FIG. 4C is a graph of the calculated band structure from both the gamma and Z points for both bulk silicon as in the prior art, and for the 5/1/3/1 Si/O superlattice as shown in FIG. 3.
FIG. 5 is an exploded perspective view of a CMOS image sensor device in accordance with an example embodiment including stacked semiconductor chips and readout circuitry including a superlattice.
FIG. 6 is an exploded perspective view of another CMOS image sensor device in accordance with an example embodiment including stacked semiconductor chips and image processing including a superlattice.
FIG. 7 is an exploded perspective view of still another CMOS image sensor device in accordance with an example embodiment including stacked semiconductor chips with a memory circuit chip and readout/image processing circuitry including a superlattice.
FIG. 8 is a cross-sectional diagram of a transistor including a superlattice channel which may be used in the circuits of the devices of FIGS. 5-7 in an example embodiment.
FIG. 9 is a cross-sectional diagram of an example CMOS image sensor pixel configuration which may be used in the devices of FIG. 5-7.
FIGS. 10 and 11 are graphs of simulated yield Iw vs. yield SNM, respectively, for a prior art transistor configuration and a transistor with a superlattice channel providing a super steep retrograde profile in accordance with an example embodiment.
Example embodiments will now be described more fully hereinafter with reference to the accompanying drawings, in which the example embodiments are shown. The embodiments may, however, be implemented in many different forms and should not be construed as limited to the specific examples set forth herein. Rather, these embodiments are provided so that this disclosure will be thorough and complete. Like numbers refer to like elements throughout, and prime and multiple prime notation are used to indicate similar elements in different embodiments.
Generally speaking, the present disclosure relates to CMOS image sensor (CIS) devices having an enhanced semiconductor superlattice therein which may provide desired speed enhancement and thermal management features. The enhanced semiconductor superlattice is also referred to as an “MST” layer or “MST technology” in this disclosure and the accompanying drawings.
More particularly, the MST technology relates to advanced semiconductor materials such as the superlattice 25 described further below. Applicant theorizes, without wishing to be bound thereto, that certain superlattices as described herein reduce the effective mass of charge carriers and that this thereby leads to higher charge carrier mobility. Effective mass is described with various definitions in the literature. As a measure of the improvement in effective mass Applicant's use a “conductivity reciprocal effective mass tensor”, Me −1 and Mh −1 for electrons and holes respectively, defined as:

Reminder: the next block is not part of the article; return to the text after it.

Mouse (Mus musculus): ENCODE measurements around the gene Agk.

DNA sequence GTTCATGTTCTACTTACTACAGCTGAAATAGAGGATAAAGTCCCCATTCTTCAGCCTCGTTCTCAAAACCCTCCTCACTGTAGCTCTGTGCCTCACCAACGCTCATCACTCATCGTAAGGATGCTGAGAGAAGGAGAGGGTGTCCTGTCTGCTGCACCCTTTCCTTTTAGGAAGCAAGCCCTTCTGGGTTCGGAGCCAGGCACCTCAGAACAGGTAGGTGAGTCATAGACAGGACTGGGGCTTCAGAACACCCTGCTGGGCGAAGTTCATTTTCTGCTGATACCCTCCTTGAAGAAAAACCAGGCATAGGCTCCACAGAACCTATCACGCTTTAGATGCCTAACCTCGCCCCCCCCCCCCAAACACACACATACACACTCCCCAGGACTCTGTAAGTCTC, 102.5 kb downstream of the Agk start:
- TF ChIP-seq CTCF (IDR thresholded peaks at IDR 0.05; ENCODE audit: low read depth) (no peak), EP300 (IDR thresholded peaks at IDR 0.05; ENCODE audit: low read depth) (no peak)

for electrons and:
for holes, where f is the Fermi-Dirac distribution, EF is the Fermi energy, T is the temperature, E(k,n) is the energy of an electron in the state corresponding to wave vector k and the nth energy band, the indices i and j refer to Cartesian coordinates x, y and z, the integrals are taken over the Brillouin zone (B.Z.), and the summations are taken over bands with energies above and below the Fermi energy for electrons and holes respectively.
Applicant's definition of the conductivity reciprocal effective mass tensor is such that a tensorial component of the conductivity of the material is greater for greater values of the corresponding component of the conductivity reciprocal effective mass tensor. Again Applicant theorizes without wishing to be bound thereto that the superlattices described herein set the values of the conductivity reciprocal effective mass tensor so as to enhance the conductive properties of the material, such as typically for a preferred direction of charge carrier transport. The inverse of the appropriate tensor element is referred to as the conductivity effective mass. In other words, to characterize semiconductor material structures, the conductivity effective mass for electrons/holes as described above and calculated in the direction of intended carrier transport is used to distinguish improved materials.